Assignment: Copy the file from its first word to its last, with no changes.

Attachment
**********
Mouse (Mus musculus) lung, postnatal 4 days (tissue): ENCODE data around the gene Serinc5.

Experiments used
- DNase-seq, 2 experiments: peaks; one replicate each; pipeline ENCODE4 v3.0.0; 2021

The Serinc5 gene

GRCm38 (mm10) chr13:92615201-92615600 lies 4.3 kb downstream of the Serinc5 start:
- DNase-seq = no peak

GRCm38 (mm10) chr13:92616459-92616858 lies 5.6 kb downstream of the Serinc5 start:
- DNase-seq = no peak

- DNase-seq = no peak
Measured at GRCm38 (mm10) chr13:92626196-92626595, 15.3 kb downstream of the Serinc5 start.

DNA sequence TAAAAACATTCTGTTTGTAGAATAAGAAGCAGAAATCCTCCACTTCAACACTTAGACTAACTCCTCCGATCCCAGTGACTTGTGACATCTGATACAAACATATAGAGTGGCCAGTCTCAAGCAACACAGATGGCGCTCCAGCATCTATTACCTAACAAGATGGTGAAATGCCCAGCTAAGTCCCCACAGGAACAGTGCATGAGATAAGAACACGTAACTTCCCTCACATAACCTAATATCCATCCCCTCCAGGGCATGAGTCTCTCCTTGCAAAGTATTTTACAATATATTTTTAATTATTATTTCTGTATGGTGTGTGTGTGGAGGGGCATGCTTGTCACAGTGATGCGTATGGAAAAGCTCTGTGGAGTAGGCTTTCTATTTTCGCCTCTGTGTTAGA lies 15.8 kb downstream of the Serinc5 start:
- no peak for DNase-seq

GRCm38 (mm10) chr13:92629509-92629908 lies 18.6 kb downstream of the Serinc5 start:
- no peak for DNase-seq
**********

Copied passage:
Mouse (Mus musculus) lung, postnatal 4 days (tissue): ENCODE data around the gene Serinc5.

Experiments used
- DNase-seq, 2 experiments: peaks; one replicate each; pipeline ENCODE4 v3.0.0; 2021

The Serinc5 gene

GRCm38 (mm10) chr13:92615201-92615600 lies 4.3 kb downstream of the Serinc5 start:
- DNase-seq = no peak

GRCm38 (mm10) chr13:92616459-92616858 lies 5.6 kb downstream of the Serinc5 start:
- DNase-seq = no peak

- DNase-seq = no peak
Measured at GRCm38 (mm10) chr13:92626196-92626595, 15.3 kb downstream of the Serinc5 start.

DNA sequence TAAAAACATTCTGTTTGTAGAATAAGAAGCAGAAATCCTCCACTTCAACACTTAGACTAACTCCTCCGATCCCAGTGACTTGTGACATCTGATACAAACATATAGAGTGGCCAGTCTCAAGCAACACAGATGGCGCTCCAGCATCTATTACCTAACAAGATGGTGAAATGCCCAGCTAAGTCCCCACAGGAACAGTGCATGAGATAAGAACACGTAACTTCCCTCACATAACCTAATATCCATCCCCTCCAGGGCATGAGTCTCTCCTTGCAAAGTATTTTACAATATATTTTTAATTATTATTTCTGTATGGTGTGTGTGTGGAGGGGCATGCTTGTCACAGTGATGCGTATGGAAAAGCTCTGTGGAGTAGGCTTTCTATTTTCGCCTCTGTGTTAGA lies 15.8 kb downstream of the Serinc5 start:
- no peak for DNase-seq

GRCm38 (mm10) chr13:92629509-92629908 lies 18.6 kb downstream of the Serinc5 start:
- no peak for DNase-seq